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Originally published Sunday, March 15, 2009 at 12:00 AM

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Seahawks trade LB Julian Peterson to Lions

Seattle gets defensive tackle Cory Redding and fifth-round draft pick in exchange

Seattle Times staff reporter

Julian Peterson

Age: 30

Height: 6-3

Weight: 240

College: Michigan State

Peterson is the free agent Seattle agreed to a contract with on the same day it officially lost guard Steve Hutchinson to Minnesota. In three season in Seattle, Peterson was chosen for three Pro Bowls and had 24.5 sacks in his three seasons with Seattle, more than any Seahawk. Patrick Kerney ranks No. 2 in that time with 19.5.

Cory Redding

Age: 28

Height: 6-4

Weight: 295

College: Texas

The seven-year contract he signed in 2007 was for at least $16 million and as much as $48 million, making him the highest-paid defensive tackle in the league at the time. That distinction is now held by Albert HaynesworthDanny O'Neil

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The official transaction log says only that Seattle traded linebacker Julian Peterson to Detroit for defensive lineman Cory Redding and a fifth-round pick.

However, that omits one of the Seahawks' most significant acquisitions in Saturday's trade: flexibility. That's what Seattle gained both along the defensive line and in next month's draft.

"Cory Redding is a guy we've had our eye on for some time," Seahawks president Tim Ruskell said in the team's statement announcing the trade. "We liked him coming out of Texas because of his versatility to play inside and out and also because of the type of person he is. This gives us another big, physical presence along the defensive line and someone we can play at multiple positions."

Peterson could not be reached for comment, and coach Jim Mora was unavailable.

The trade also opens up multiple possibilities in the draft for Seattle.

If the Seahawks have a chance to choose Wake Forest linebacker Aaron Curry with the fourth overall choice, there's now a spot in the starting lineup for him. Adding Redding also reduces any pressure Seattle may have felt to add a big-bodied defensive lineman in the draft, someone like Boston College defensive tackle B.J. Raji.

That flexibility came at a cost. Seattle traded one-third of the linebacking trio (along with Lofa Tatupu and Leroy Hill) that many considered among the best in the league.

Redding can't compare to Peterson in terms of popularity around the league. He has never been chosen to a Pro Bowl. Redding doesn't measure up in terms of pass-rush production, either. Redding has 12 sacks over the past three seasons; Peterson has 24.5.

But Redding's arrival adds depth to a defensive line that had become the shallow end of the pool on Seattle's defense. The Seahawks did not re-sign Rocky Bernard and Howard Green in free agency, and while they added nose tackle Colin Cole, he has started only eight games in his NFL career.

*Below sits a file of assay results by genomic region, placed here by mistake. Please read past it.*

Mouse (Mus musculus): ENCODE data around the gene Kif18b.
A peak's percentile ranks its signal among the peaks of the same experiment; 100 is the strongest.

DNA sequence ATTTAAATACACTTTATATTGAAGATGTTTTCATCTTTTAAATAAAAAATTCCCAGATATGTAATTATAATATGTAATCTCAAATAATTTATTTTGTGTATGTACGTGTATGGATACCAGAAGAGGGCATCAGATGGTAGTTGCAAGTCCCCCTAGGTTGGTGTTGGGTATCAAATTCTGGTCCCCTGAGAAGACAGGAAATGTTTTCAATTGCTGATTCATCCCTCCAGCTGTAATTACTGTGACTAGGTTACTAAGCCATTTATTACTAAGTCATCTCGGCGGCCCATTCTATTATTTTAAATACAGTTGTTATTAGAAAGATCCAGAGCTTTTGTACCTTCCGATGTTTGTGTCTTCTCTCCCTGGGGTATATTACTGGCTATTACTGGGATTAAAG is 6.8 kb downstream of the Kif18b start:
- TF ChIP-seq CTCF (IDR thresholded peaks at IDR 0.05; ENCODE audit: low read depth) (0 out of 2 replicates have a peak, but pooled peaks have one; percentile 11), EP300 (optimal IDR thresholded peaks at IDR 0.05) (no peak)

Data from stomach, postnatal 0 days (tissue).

Redding is 28 and was drafted in the third round out of Texas in 2003. While he hasn't played up to the level of the seven-year contract he signed with Detroit in 2007, he is a proven NFL starter who constitutes an upgrade up front.

The trade rounds out a defense that had become lopsided in terms of its payroll. The Seahawks had more than $20 million in salary-cap space committed to its three starting linebackers after designating Hill their franchise player last month. Last season, the defensive line didn't have a single player with so much as six sacks last season.

Peterson's departure means Seattle must look elsewhere for pass-rush production as Peterson was a linebacker so versatile he often lined up at end on third down.

Seattle will be expecting Patrick Kerney to make a strong recovery from a shoulder injury that landed him on injured reserve in 2008, the second time in three years he was unable to finish the season. Seattle also is relying upon Hill to show the pass-rushing form he demonstrated in 2005 before Peterson's arrival. Hill had 7.5 sacks as a rookie. In the three seasons since Peterson signed with Seattle, Hill had six sacks total.

Redding also could help upgrade the Seahawks up front. He had eight sacks in 2006, the season that convinced the Lions to sign him to a long-term contract.

So Seattle's only Pro Bowl participant from 2008 is gone, traded to Detroit for a versatile lineman, a second-day draft choice and a wide-open world of possibilities in next month's draft.

Notes

• Seattle also agreed to terms with two reserve linebackers from last season, bringing back D.D. Lewis and Lance Laury for 2009.

• Seattle also received a fifth-round draft pick, which essentially replaces the fifth-rounder the Seahawks traded to Denver in September 2008 in exchange for Keary Colbert, who managed to stick around for seven games before getting cut.

Danny O'Neil: 206-464-2364 or doneil@seattletimes.com

Copyright © 2009 The Seattle Times Company

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